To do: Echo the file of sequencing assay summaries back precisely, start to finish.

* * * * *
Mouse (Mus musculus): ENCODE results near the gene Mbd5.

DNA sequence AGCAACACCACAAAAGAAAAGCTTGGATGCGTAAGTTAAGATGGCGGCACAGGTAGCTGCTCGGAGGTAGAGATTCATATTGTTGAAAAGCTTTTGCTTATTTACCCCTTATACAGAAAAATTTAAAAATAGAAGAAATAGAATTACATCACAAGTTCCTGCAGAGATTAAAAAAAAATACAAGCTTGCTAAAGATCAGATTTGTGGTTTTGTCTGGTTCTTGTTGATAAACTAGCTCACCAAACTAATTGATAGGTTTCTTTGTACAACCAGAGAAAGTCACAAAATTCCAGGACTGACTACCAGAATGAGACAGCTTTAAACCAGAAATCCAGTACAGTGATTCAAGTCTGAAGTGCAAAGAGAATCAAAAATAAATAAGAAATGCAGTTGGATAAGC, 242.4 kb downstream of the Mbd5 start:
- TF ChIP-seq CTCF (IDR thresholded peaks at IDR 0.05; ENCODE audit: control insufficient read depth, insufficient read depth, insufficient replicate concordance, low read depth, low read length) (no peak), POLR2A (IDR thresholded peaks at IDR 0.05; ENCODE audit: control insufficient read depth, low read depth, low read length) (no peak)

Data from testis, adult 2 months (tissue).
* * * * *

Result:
Mouse (Mus musculus): ENCODE results near the gene Mbd5.

DNA sequence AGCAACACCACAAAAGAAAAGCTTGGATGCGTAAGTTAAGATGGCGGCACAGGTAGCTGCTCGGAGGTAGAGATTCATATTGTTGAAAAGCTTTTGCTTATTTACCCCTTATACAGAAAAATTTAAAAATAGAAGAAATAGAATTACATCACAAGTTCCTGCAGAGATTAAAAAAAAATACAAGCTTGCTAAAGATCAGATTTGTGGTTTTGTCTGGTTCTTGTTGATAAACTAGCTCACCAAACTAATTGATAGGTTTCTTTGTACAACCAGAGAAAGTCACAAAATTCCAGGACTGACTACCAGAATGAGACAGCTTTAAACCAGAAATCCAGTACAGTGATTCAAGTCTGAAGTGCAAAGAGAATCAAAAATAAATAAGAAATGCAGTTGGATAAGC, 242.4 kb downstream of the Mbd5 start:
- TF ChIP-seq CTCF (IDR thresholded peaks at IDR 0.05; ENCODE audit: control insufficient read depth, insufficient read depth, insufficient replicate concordance, low read depth, low read length) (no peak), POLR2A (IDR thresholded peaks at IDR 0.05; ENCODE audit: control insufficient read depth, low read depth, low read length) (no peak)

Data from testis, adult 2 months (tissue).